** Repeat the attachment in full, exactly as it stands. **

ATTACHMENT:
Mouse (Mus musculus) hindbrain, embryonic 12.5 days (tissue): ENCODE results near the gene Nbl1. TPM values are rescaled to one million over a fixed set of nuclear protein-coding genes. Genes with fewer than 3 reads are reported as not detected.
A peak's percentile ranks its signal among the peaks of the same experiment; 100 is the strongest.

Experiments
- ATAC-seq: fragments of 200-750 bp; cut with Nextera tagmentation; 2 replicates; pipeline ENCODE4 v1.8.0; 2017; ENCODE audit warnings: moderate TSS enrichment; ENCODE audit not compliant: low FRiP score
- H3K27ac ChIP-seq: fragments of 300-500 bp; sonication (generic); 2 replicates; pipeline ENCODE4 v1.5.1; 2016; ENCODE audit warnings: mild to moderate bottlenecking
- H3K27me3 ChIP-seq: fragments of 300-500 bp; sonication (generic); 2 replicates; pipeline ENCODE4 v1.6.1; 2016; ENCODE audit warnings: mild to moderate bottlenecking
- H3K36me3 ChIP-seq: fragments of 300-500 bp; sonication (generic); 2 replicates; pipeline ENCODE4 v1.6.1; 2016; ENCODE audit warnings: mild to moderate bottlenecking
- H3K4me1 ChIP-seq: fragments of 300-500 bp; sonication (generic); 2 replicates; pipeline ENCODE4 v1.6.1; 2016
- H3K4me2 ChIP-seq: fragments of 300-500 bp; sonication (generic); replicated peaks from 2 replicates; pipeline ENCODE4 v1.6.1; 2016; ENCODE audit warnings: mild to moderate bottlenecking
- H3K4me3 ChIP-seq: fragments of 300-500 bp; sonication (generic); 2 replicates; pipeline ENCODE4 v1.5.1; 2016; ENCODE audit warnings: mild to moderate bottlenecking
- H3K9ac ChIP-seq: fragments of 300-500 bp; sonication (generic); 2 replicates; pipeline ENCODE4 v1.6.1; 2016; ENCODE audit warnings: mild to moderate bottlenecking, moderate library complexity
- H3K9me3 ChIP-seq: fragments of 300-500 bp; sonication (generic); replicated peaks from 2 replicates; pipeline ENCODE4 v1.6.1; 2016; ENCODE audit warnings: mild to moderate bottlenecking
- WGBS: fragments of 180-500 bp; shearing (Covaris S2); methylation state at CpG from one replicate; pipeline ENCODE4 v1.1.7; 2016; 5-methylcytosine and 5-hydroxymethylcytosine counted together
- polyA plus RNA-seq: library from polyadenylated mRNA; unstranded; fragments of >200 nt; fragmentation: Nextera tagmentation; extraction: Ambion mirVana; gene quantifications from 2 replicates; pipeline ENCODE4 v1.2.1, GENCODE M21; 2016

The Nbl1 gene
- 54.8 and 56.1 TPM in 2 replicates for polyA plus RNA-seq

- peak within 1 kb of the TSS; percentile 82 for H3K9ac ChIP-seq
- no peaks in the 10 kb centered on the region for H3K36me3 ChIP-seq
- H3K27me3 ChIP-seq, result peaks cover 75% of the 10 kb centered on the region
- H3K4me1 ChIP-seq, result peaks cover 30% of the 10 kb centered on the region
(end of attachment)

Mouse (Mus musculus) hindbrain, embryonic 12.5 days (tissue): ENCODE results near the gene Nbl1. TPM values are rescaled to one million over a fixed set of nuclear protein-coding genes. Genes with fewer than 3 reads are reported as not detected.
A peak's percentile ranks its signal among the peaks of the same experiment; 100 is the strongest.

Experiments
- ATAC-seq: fragments of 200-750 bp; cut with Nextera tagmentation; 2 replicates; pipeline ENCODE4 v1.8.0; 2017; ENCODE audit warnings: moderate TSS enrichment; ENCODE audit not compliant: low FRiP score
- H3K27ac ChIP-seq: fragments of 300-500 bp; sonication (generic); 2 replicates; pipeline ENCODE4 v1.5.1; 2016; ENCODE audit warnings: mild to moderate bottlenecking
- H3K27me3 ChIP-seq: fragments of 300-500 bp; sonication (generic); 2 replicates; pipeline ENCODE4 v1.6.1; 2016; ENCODE audit warnings: mild to moderate bottlenecking
- H3K36me3 ChIP-seq: fragments of 300-500 bp; sonication (generic); 2 replicates; pipeline ENCODE4 v1.6.1; 2016; ENCODE audit warnings: mild to moderate bottlenecking
- H3K4me1 ChIP-seq: fragments of 300-500 bp; sonication (generic); 2 replicates; pipeline ENCODE4 v1.6.1; 2016
- H3K4me2 ChIP-seq: fragments of 300-500 bp; sonication (generic); replicated peaks from 2 replicates; pipeline ENCODE4 v1.6.1; 2016; ENCODE audit warnings: mild to moderate bottlenecking
- H3K4me3 ChIP-seq: fragments of 300-500 bp; sonication (generic); 2 replicates; pipeline ENCODE4 v1.5.1; 2016; ENCODE audit warnings: mild to moderate bottlenecking
- H3K9ac ChIP-seq: fragments of 300-500 bp; sonication (generic); 2 replicates; pipeline ENCODE4 v1.6.1; 2016; ENCODE audit warnings: mild to moderate bottlenecking, moderate library complexity
- H3K9me3 ChIP-seq: fragments of 300-500 bp; sonication (generic); replicated peaks from 2 replicates; pipeline ENCODE4 v1.6.1; 2016; ENCODE audit warnings: mild to moderate bottlenecking
- WGBS: fragments of 180-500 bp; shearing (Covaris S2); methylation state at CpG from one replicate; pipeline ENCODE4 v1.1.7; 2016; 5-methylcytosine and 5-hydroxymethylcytosine counted together
- polyA plus RNA-seq: library from polyadenylated mRNA; unstranded; fragments of >200 nt; fragmentation: Nextera tagmentation; extraction: Ambion mirVana; gene quantifications from 2 replicates; pipeline ENCODE4 v1.2.1, GENCODE M21; 2016

The Nbl1 gene
- 54.8 and 56.1 TPM in 2 replicates for polyA plus RNA-seq

- peak within 1 kb of the TSS; percentile 82 for H3K9ac ChIP-seq
- no peaks in the 10 kb centered on the region for H3K36me3 ChIP-seq
- H3K27me3 ChIP-seq, result peaks cover 75% of the 10 kb centered on the region
- H3K4me1 ChIP-seq, result peaks cover 30% of the 10 kb centered on the region